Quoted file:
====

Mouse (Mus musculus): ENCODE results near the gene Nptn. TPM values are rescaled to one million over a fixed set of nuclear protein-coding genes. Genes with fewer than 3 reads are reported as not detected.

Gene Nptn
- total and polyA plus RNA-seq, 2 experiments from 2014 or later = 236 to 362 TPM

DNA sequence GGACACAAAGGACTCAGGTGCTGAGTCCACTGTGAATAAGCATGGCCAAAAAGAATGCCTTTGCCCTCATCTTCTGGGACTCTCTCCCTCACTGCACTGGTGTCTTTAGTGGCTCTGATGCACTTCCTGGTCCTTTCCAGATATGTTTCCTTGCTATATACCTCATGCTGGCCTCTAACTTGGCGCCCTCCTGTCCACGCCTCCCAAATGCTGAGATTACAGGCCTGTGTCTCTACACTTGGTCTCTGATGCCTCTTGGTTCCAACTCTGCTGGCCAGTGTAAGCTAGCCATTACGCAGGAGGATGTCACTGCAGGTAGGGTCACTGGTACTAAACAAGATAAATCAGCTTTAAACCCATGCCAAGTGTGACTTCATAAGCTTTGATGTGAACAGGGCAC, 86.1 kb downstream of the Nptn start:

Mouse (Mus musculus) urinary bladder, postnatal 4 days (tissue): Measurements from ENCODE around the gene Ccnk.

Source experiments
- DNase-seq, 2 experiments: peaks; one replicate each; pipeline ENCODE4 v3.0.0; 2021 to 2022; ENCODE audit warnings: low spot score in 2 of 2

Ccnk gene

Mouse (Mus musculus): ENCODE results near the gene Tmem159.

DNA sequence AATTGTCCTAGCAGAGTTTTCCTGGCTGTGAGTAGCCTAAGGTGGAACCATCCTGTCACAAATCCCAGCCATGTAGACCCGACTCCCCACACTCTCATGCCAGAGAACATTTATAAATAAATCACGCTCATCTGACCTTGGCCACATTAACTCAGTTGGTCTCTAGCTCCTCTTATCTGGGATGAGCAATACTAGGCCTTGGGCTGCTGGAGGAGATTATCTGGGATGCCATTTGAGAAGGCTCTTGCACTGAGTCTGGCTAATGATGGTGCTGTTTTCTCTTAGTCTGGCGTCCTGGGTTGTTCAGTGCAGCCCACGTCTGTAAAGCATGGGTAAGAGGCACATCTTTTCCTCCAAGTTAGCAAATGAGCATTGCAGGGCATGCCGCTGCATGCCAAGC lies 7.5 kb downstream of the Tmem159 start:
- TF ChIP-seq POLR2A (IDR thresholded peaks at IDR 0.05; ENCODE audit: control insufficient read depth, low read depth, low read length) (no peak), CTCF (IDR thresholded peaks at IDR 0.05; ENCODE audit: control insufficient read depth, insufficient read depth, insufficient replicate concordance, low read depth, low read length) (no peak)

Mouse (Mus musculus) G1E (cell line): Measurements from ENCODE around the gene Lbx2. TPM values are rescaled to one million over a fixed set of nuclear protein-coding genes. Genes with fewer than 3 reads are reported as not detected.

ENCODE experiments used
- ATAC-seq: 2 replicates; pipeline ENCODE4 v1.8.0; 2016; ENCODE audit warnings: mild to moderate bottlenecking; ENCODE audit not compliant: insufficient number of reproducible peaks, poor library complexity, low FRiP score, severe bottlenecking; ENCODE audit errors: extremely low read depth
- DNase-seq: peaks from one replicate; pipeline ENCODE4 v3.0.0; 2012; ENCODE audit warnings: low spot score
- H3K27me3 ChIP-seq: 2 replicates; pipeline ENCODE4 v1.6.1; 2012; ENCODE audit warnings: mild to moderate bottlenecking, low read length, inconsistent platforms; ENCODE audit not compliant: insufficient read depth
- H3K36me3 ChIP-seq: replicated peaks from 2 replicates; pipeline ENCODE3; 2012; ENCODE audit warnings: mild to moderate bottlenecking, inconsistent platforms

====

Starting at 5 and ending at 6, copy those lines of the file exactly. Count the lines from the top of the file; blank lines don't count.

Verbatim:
Mouse (Mus musculus) urinary bladder, postnatal 4 days (tissue): Measurements from ENCODE around the gene Ccnk.

Source experiments